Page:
Joscelyn, John (DNB00)
JOSCELYN or JOSSELIN, JOHN (1529–1603), Latin secretary to Archbishop Parker and Anglo-Saxon scholar, was third surviving son of Sir Thomas Josselin of Hyde Hall, Hertfordshire, and High Roding, Essex, a direct descendant from Sir Thomas Jocelyn, who was knighted in 1229, and belonged to an ancient family of Brittany. John matriculated at the age of sixteen as a pensioner at Queens' College, Cambridge, and graduated B.A. 1548–9, and M.A. in 1552. When only twenty he was in 1549 elected a fellow of Queens'. In 1551–2 he was Latin lecturer at his college, Greek lecturer in 1551–2 and again in 1555–6, dean of philosophy in 1552, and bursar from 1555 to 1557. He subscribed the Roman catholic articles in 1555, but resigned his fellowship in 1557, whether from religious scruples is not stated. He was afterwards a strong protestant. On Parker's elevation to the archbishopric of Canterbury (1558), Joscelyn entered his household as Latin secretary. Parker also instituted him to a prebend in Hereford Cathedral, on 4 Oct. 1560, which he resigned in 1577, on receiving the living of Hollingbourn, Kent, from the same patron. Joscelyn died on 28 Dec. 1603, and was buried in the church of High Roding, Essex, where a curious, and in its details incorrect, epitaph still exists above his grave. He is called there a friend of the poor. In his will he bequeathed 100l. to found a Hebrew lecture at his college.
Joscelyn was an invaluable assistant to Archbishop Parker in his literary undertakings. Parker has indeed been charged with taking the credit of and putting his name to much of Joscelyn's work, and Joscelyn's epitaph seems to support the accusation. The groundwork of Parker's ‘De Antiquitate Britannicæ Ecclesiæ,’ 1572, fol., was undoubtedly compiled by Joscelyn and the archbishop's other secretary, George Acworth [q. v.] Joscelyn certainly contributed to it the Latin lives of the archbishops; but Parker's own alterations and corrections may be seen in the manuscripts of the whole work at Corpus Christi College, Cambridge, and Strype says he certainly ‘put the last hand to it’ (see Strype, Life of Parker). An English translation of Joscelyn's ‘Lives of the Archbishops,’ apparently by J. Stubs of Lincoln's Inn, was published in 1574, probably at Geneva. Under Parker's direction Joscelyn wrote a history of Corpus Christi College, Cambridge, completed up to 1569, and left in manuscript, copies of which exist in the registry of Cambridge University, the library of the college, and in the Baker MSS. v. xxii. in St. John's College, Cambridge. It was published in 1880 for the Cambridge Antiquarian Society, with the title, ‘Historiola Collegii Corporis,’ edited by J. W. Clark. In the Corpus Christi College MSS. 105, p. 243, is another work of Joscelyn's, entitled ‘Anglorum oratio, qua partim suæ religionis instaurationem adversus quorundam calumnias defendunt, partim Christianos principes hortantur ut religionis sincerioris procurationem in se suscipiant.’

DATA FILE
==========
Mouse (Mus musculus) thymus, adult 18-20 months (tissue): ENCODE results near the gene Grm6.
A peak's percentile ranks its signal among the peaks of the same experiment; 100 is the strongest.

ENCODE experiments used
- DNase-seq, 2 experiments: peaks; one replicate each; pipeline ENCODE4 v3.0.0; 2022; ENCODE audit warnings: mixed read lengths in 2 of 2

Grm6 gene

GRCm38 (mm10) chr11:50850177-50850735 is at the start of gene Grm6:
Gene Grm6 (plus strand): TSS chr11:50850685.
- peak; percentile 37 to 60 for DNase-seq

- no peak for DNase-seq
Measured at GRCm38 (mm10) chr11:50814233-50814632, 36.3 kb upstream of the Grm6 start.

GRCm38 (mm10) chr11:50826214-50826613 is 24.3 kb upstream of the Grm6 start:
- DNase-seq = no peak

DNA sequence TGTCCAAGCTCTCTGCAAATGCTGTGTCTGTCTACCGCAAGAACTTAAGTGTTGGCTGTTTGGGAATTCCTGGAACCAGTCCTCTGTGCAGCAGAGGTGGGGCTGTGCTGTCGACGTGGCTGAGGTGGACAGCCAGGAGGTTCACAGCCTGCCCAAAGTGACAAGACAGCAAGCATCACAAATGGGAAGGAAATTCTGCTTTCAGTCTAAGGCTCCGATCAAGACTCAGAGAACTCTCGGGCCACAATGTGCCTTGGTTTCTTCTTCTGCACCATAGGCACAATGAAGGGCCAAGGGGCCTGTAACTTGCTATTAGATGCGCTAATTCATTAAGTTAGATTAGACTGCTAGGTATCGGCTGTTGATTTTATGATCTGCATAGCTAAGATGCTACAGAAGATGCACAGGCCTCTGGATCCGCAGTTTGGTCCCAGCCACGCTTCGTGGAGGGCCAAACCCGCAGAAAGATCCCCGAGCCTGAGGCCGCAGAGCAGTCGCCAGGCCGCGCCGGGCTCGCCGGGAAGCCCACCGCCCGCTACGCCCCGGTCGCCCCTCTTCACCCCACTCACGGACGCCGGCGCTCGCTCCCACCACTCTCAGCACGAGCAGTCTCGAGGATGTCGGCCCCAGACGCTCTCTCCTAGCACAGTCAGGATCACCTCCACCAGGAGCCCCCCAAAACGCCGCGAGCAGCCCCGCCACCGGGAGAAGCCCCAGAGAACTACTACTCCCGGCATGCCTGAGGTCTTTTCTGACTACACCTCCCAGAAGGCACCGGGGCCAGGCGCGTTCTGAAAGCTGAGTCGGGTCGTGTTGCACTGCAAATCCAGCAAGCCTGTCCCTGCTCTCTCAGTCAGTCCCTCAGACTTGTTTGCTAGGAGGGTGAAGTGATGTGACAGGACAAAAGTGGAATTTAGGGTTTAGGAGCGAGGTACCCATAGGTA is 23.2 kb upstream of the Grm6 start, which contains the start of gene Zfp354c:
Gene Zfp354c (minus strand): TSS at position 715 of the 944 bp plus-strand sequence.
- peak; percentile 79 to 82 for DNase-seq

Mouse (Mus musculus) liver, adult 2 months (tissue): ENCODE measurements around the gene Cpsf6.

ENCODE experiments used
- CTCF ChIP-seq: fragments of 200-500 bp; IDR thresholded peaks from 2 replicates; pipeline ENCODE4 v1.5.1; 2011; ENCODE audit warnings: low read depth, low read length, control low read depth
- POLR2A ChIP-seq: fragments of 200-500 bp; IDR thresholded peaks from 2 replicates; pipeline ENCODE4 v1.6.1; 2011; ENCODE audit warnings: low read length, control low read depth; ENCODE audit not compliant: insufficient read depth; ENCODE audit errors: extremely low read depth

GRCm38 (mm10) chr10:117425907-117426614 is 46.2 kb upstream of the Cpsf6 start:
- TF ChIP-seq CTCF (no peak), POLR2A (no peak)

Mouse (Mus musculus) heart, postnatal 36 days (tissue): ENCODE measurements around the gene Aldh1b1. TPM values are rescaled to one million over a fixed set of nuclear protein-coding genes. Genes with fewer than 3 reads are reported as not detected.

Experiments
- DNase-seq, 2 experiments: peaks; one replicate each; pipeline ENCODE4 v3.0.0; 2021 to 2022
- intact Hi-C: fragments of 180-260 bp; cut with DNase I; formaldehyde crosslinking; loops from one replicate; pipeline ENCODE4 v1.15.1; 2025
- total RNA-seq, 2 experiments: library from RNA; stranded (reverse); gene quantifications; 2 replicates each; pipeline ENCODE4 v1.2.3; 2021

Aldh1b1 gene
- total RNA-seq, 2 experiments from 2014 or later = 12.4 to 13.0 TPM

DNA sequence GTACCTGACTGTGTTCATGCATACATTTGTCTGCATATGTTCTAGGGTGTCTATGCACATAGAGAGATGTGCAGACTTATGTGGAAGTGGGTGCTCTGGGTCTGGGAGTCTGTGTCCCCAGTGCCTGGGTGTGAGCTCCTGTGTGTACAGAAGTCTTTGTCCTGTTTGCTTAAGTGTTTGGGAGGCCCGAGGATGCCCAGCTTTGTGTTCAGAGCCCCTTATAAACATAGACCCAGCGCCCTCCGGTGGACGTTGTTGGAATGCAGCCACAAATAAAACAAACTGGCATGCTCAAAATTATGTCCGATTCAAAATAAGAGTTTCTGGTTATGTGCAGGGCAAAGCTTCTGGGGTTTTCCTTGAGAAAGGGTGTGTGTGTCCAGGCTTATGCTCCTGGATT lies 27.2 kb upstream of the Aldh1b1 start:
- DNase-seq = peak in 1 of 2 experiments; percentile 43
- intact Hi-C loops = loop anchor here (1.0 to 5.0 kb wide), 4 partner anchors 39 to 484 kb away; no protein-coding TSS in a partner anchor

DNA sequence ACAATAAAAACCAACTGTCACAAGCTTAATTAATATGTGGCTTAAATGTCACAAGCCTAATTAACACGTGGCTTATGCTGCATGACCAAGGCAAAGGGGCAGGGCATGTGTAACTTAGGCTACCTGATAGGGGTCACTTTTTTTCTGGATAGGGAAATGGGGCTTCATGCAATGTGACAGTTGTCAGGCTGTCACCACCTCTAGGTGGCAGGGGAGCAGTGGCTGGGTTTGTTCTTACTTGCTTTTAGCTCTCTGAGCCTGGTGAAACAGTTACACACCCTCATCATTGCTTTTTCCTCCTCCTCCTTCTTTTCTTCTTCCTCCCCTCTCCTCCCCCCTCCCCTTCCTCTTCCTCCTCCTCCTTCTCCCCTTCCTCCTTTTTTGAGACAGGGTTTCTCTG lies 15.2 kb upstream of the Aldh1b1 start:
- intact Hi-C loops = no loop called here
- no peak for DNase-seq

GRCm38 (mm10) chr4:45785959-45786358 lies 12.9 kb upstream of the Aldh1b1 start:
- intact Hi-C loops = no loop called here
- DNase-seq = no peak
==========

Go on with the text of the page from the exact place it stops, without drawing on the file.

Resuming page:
Joscelyn is chiefly interesting as one of the earliest students of Anglo-Saxon. By Parker's desire he made collections from Anglo-Saxon documents, and many of his notes from these and other historical authorities are extant among the Cottonian, Addit. (No. 4787), Harleian (Nos. 338, 420, and 692), and Royal (5 B. 15, f. 134) MSS. at the British Museum and in Lambeth MSS. (585 and 593). ‘Libri Saxonici qui ad manus J. J[osseline] venerunt, Nomina eorum qui scripserunt historiam Gentis Anglorum et ubi extant’ was printed by Hearne in his edition of ‘Rob. de Avesbury,’ pp. 267–98, from MS. Cott. Nero C. iii. 191, 191b. In conjunction with John Parker, son of the archbishop, Joscelyn also prepared an Anglo-Saxon and Latin Dictionary, now in Cott. MSS. Tit. A. xv. xvi. To Parker's edition of the Paschal Homily of Ælfric Grammaticus [q. v.], which appeared with the title ‘A Testimonie of Antiquity shewing the auncient Fayth in the Church of England, touching the Sacrament of the Body and Bloude of the Lord,’ London, 8vo, 1567? Joscelyn contributed not only a preface but a collection of other Anglo-Saxon pieces, besides the homily, which were printed both in the original and in English translations. The volume was re-edited by William Lisle [q. v.] in 1623. Joscelyn also edited, with a preface, the ‘Epistola Gildæ de Excidio et Conquestu Britanniæ,’ London, 8vo, 1568, and is credited with ‘A Saxon Grammar.’
[Parker Correspondence, pp. xiii, 298, 425, 426; Wharton's Anglia Sacra, i. preface, xviii; Cooper's Athenæ Cantabrigienses, ii. 366; Willis's Cathedrals, ii. 573; Wright's Essex, ii. 271; Morant's Essex, ii. 466; Clutterbuck's Hertfordshire, iii. 204; Hasted's Kent, v. 477; Dyer's Cambridge, ii. 153; Masters's Hist. of Corpus Christi College, pp. 97, 99; Wood's Athenæ (Bliss), i. 399, ii. 766, 782, 798; Wood's Fasti (Bliss), i. 265, 276; Wootton's Baronetage, iii. 484; Selden's Titles of Honour, p. 82; Catalogues of Bodl., Cotton, Brit. Mus., Addit., Harl., and Lambeth MSS.]